• Our second priority is to make sure that children have access to high-quality child care. There are many challenges across the state which can present a huge barrier. One challenge is the subsidy rates that differ county by county. Another challenge is that there are many child care deserts. We're looking to make New York a place where there are adequate investments and children and families receive high-quality child care.
  • Our third priority is to help families become financially secure. We know that a large part of feeling secure in general, which includes having adequate healthcare, has to do with your financial stability. We want to make sure that parents have training, access to college, and parental supports to truly make their family stable.
  • Our fourth priority is about aligning systems. We really want to create systems-level change from the ground up.

BUILD: Can you speak about the primary challenges that you see in achieving those goals?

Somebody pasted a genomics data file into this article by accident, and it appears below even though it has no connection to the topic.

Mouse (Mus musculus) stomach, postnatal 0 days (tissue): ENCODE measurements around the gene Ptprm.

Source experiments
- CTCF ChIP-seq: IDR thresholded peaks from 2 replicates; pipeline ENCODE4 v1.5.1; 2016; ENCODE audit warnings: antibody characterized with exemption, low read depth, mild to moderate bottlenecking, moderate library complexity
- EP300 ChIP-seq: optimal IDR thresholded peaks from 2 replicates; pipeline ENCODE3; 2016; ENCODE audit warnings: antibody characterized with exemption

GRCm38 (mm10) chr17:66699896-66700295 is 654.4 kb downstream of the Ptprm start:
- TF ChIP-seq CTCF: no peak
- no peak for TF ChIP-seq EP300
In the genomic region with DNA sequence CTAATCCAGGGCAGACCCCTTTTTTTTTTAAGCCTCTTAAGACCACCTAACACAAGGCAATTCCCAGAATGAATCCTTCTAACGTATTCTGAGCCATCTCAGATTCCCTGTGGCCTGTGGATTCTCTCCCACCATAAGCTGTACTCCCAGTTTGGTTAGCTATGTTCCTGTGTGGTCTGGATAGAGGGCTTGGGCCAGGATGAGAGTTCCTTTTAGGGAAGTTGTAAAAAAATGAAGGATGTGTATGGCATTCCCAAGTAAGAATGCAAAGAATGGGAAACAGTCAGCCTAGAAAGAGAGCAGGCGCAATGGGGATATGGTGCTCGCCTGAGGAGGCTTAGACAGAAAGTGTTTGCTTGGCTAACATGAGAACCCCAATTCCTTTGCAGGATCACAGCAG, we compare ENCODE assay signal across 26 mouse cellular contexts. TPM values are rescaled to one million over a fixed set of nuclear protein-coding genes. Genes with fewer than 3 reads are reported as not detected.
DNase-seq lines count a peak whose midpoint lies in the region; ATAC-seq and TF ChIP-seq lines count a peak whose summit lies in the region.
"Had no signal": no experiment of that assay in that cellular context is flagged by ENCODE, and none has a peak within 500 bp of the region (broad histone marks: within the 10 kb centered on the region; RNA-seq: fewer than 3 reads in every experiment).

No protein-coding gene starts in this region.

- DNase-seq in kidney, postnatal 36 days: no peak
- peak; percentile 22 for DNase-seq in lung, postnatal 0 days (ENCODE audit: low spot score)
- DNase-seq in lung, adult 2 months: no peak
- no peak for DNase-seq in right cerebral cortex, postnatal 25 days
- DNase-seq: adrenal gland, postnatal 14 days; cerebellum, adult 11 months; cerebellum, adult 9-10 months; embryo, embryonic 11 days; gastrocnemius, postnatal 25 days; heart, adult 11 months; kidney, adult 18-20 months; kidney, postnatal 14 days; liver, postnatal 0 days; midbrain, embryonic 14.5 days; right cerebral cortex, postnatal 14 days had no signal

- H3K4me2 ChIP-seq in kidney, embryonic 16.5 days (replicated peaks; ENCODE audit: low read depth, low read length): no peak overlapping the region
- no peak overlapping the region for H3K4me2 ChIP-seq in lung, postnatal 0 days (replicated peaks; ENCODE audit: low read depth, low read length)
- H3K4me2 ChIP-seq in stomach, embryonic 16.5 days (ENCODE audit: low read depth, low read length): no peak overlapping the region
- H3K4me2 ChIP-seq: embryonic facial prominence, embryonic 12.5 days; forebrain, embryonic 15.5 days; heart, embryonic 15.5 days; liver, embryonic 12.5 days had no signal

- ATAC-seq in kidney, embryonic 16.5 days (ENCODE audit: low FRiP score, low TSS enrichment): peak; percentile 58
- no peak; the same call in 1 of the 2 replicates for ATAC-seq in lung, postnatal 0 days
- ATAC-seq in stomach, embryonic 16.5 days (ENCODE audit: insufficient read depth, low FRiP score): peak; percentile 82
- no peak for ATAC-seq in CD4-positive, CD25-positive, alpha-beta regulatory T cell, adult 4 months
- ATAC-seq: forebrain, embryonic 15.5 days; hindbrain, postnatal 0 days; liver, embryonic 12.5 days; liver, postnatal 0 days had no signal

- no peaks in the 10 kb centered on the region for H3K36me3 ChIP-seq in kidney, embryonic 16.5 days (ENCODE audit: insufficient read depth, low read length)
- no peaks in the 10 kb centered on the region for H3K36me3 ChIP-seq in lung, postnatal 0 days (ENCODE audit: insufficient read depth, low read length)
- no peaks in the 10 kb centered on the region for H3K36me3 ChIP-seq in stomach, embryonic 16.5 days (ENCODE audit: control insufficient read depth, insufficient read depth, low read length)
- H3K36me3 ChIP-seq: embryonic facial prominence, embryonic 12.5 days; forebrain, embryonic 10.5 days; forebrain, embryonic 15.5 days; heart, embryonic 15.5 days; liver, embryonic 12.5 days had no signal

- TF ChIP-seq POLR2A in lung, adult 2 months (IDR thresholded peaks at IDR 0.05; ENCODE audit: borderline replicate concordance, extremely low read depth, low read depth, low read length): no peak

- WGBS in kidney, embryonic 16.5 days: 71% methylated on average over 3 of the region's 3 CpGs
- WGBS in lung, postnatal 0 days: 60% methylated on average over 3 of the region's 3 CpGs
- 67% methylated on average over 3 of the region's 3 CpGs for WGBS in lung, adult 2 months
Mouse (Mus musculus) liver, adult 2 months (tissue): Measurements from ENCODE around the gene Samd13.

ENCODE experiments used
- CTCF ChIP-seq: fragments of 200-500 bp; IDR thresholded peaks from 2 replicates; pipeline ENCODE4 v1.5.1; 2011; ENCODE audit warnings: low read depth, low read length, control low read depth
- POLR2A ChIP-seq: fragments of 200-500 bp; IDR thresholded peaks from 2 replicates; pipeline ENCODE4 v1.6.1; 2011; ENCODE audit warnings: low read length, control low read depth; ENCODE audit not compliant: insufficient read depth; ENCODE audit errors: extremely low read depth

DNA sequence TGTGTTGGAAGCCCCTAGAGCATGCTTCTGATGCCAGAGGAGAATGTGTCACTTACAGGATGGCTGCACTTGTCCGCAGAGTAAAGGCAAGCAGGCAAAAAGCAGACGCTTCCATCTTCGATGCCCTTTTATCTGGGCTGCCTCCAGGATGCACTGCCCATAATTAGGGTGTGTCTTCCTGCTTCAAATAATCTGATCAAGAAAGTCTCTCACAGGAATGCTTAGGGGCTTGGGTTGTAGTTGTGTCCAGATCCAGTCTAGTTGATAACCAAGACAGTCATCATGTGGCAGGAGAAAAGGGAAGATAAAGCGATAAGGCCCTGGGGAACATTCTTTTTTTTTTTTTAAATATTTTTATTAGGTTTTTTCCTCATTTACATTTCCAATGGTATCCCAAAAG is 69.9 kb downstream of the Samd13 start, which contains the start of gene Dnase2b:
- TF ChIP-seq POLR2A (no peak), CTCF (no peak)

You can't talk about current challenges without talking about the crisis we're going through. We're dealing with a statewide health crisis, and New York was the epicenter being hit harder than any other state in the country. We had more deaths and cases of coronavirus than some entire countries. The one factor that we all know is that many of the challenges that came to the surface were things that existed before. Of course, the child care system was fragile before COVID-19; it's even more fragile now and is facing potential collapse. Child care workers are at home with their children. There's a serious threat with this virus, and child care owners, who are typically women, and many of them Black women, are forced to reduce slots to comply with CDC guidelines which greatly reduces their income. This makes it difficult to maintain their business and adequately pay their staff and that doesn’t even include hazard pay. The issues in health care, childcare, financial stability have all been exacerbated by the pandemic.